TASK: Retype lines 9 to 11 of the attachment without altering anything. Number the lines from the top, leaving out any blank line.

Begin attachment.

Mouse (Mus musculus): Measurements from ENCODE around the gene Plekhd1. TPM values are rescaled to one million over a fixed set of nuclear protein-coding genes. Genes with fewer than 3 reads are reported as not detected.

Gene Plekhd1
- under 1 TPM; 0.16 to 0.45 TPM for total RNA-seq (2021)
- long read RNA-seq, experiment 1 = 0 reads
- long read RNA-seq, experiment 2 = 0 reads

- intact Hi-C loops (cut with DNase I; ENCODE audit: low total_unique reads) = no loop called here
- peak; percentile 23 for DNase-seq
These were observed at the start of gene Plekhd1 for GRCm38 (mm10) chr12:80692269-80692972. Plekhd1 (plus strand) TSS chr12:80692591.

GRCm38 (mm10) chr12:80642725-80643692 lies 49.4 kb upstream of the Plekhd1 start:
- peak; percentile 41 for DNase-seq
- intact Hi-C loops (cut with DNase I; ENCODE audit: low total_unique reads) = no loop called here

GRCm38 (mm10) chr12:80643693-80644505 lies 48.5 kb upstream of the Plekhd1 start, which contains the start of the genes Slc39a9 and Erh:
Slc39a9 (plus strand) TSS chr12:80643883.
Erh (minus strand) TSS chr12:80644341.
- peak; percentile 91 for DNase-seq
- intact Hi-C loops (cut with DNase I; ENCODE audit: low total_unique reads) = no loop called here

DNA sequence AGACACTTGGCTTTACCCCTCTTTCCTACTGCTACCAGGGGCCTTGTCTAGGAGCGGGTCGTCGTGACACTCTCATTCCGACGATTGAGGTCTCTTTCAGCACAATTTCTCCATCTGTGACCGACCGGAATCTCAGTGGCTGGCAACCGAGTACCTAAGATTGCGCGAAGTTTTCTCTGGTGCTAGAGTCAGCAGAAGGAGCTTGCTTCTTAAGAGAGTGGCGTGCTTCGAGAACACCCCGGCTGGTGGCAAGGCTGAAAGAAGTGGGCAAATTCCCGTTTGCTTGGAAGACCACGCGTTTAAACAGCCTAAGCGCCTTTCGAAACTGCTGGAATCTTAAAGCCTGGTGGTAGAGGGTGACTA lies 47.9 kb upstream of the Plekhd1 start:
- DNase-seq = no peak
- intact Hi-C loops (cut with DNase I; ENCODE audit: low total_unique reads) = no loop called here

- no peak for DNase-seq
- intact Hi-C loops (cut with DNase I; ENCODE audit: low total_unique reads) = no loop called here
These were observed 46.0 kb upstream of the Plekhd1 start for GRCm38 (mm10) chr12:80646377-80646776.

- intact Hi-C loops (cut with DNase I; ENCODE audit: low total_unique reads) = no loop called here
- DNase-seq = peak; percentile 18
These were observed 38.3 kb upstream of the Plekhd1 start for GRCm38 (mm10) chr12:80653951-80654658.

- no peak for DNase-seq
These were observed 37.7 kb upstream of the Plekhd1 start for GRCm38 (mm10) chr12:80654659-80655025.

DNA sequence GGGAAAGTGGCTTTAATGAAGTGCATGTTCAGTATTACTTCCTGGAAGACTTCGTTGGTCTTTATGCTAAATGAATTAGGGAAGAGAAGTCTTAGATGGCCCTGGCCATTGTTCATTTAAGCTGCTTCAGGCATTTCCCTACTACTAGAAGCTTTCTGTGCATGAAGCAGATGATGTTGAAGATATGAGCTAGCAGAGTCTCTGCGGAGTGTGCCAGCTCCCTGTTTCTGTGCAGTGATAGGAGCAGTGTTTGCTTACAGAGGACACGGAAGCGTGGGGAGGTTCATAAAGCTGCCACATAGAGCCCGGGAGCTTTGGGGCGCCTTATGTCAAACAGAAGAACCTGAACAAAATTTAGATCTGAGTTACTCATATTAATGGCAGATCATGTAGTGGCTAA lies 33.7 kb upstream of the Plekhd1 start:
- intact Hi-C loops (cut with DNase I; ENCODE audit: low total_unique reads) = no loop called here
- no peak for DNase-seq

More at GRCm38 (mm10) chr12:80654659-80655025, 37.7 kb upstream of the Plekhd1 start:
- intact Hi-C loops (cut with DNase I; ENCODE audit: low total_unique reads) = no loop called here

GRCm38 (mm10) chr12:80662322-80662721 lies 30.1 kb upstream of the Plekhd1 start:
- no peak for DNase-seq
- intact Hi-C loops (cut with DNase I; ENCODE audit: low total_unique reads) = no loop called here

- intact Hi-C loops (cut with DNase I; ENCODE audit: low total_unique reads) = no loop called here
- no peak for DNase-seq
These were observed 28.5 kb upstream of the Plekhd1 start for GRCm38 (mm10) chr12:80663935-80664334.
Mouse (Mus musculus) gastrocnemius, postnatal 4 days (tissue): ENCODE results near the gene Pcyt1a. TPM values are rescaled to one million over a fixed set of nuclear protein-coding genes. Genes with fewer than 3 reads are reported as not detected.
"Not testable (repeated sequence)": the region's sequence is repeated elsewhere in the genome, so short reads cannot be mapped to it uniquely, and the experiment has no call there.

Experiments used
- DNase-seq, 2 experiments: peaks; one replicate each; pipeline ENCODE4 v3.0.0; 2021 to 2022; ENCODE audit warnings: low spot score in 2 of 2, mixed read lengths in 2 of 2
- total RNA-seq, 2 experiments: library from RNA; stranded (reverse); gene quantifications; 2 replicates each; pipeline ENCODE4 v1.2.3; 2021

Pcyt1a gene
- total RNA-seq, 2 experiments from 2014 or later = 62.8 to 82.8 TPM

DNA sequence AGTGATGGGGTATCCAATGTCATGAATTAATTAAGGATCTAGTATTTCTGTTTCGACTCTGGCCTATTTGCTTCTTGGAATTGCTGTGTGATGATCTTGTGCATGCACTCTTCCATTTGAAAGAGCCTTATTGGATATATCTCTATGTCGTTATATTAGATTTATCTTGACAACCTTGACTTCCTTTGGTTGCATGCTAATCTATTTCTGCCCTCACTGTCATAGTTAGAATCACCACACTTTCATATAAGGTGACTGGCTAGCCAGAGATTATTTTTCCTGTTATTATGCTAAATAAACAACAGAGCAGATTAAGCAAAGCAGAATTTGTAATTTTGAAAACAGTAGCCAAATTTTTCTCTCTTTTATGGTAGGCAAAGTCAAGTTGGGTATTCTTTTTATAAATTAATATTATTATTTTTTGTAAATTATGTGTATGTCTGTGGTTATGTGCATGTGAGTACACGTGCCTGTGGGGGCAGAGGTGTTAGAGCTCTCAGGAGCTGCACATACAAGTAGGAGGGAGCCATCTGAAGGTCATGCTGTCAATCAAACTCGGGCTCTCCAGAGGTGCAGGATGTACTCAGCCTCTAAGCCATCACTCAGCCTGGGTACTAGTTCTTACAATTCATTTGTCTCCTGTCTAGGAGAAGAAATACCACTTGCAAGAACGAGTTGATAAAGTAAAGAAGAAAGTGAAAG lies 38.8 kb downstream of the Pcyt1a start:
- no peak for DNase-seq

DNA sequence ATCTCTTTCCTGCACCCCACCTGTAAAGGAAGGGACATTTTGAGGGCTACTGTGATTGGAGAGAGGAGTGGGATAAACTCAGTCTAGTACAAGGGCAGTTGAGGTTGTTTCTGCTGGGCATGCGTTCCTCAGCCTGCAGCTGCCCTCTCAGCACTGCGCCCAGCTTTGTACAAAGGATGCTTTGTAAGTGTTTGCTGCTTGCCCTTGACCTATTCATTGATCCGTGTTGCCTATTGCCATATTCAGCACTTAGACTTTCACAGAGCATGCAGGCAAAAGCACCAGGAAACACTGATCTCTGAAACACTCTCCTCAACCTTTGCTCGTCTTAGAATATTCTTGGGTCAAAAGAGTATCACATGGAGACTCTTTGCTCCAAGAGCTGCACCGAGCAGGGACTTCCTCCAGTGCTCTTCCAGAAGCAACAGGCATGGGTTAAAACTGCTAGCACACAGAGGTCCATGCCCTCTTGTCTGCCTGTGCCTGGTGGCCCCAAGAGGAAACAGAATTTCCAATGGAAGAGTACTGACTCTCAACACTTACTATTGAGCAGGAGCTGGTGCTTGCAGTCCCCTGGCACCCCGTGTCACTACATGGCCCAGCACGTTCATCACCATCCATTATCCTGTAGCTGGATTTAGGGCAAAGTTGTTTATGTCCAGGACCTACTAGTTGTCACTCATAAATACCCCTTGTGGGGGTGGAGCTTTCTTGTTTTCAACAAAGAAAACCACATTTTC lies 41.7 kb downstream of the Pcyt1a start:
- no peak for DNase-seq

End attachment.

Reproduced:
GRCm38 (mm10) chr12:80642725-80643692 lies 49.4 kb upstream of the Plekhd1 start:
- peak; percentile 41 for DNase-seq
- intact Hi-C loops (cut with DNase I; ENCODE audit: low total_unique reads) = no loop called here